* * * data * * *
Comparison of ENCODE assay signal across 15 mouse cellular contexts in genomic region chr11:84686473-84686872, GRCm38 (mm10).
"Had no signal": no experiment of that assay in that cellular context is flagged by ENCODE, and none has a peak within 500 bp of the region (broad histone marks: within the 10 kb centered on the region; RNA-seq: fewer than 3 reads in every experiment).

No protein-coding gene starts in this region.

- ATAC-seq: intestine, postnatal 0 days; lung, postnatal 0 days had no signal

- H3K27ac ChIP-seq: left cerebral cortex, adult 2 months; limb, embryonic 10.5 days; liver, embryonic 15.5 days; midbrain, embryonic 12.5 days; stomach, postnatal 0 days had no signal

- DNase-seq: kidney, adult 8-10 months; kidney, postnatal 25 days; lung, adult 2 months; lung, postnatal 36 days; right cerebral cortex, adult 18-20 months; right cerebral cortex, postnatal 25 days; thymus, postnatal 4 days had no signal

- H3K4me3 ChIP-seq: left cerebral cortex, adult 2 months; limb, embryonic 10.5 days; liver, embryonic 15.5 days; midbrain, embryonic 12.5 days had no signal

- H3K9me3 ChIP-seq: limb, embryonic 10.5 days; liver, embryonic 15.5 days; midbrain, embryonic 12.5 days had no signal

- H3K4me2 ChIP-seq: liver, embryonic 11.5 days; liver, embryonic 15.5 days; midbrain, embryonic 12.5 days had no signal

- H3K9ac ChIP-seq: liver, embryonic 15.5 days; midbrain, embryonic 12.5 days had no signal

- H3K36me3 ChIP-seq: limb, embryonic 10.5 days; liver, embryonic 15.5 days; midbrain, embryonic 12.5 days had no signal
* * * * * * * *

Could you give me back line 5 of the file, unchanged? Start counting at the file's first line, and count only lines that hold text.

- H3K27ac ChIP-seq: left cerebral cortex, adult 2 months; limb, embryonic 10.5 days; liver, embryonic 15.5 days; midbrain, embryonic 12.5 days; stomach, postnatal 0 days had no signal